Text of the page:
NCPA - National Center for Policy Analysis


October 17, 2008

The word is out: Mexico's days as a major oil producer are numbered.  Oil output has plummeted -- down nearly 20 percent in the last three years -- with no end in sight.  Exports will likely disappear within the next decade, which is bad news for the United States since we depend on Mexico for one-eighth of our oil imports, says Forbes Magazine.

However, Mexico does not lack oil or gas; it's just that Pemex, Mexico's state oil company, is rife with corruption and gross inefficiencies.  And it has long been a haven for political patronage.  President Felipe Calderón has tried to shake up this bloated behemoth by permitting the creation of private refineries and pipelines, but Mexico's Congress has blocked even these small reforms, says Forbes.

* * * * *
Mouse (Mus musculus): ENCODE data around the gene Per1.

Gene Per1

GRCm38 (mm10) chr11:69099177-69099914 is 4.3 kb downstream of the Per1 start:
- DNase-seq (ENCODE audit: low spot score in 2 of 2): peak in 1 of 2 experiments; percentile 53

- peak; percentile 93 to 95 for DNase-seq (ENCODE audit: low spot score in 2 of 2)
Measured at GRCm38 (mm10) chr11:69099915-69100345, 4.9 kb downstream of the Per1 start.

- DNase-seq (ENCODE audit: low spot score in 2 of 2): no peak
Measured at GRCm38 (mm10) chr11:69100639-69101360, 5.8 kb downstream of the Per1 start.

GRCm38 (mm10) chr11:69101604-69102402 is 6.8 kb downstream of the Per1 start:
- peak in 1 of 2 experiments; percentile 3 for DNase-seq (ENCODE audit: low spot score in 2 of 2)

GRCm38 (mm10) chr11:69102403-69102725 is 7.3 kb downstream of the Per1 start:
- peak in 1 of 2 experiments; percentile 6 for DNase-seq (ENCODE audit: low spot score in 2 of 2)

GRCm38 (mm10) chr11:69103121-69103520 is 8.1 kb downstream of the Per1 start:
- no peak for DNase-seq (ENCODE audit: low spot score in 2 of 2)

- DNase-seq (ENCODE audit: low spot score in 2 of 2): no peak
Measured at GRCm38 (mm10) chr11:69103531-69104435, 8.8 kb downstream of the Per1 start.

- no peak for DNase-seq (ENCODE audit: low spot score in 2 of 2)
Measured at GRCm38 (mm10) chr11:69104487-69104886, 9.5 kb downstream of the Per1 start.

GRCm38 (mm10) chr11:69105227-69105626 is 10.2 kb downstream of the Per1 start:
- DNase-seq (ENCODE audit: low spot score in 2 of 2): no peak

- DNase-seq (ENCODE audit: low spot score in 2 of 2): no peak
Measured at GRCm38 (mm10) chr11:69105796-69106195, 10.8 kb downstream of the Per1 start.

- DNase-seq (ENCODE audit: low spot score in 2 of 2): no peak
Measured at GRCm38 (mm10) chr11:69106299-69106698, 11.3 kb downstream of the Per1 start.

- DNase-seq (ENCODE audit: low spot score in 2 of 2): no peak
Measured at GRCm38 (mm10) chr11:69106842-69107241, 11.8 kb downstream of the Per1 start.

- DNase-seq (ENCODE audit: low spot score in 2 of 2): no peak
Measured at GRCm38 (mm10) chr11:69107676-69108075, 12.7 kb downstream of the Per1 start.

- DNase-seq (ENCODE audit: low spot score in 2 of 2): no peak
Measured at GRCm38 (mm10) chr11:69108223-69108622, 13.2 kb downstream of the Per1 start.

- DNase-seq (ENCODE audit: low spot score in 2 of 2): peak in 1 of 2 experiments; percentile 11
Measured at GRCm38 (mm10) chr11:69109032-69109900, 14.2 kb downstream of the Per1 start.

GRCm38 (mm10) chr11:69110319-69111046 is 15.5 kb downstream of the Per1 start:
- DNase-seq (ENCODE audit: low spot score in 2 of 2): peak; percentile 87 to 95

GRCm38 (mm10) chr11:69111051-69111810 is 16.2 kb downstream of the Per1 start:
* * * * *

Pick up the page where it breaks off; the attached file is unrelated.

In fact, the idea of allowing foreign oil companies to drill offshore raises nationalist hackles.  But President Calderón should consider a push for the creation of mineral property rights, says Forbes:

  • In the United States, for example, if oil is discovered in your back yard, you'll get rich through royalties.
  • But in Mexico Pemex will come in and take your oil away; this doesn't create much incentive for private exploration.
  • Basic mineral property rights don't need to be extended to foreigners; just permitting them for nationals would do the trick.
  • Private companies would soon crop up, and Pemex's monopoly would gradually be eroded.

Even though the old guard would fiercely resist such a reform, the Mexican people know Pemex has deep problems.  As long as the oil remains in Mexican hands, voters might cotton to the idea.  The world, like Mexico, is not suffering from a genuine oil shortage but from self-inflicted constraints such as the lack of property rights, says Forbes.

Source: Editorial, "Dry Hole of Statism" Forbes Magazine, October 13, 2008.

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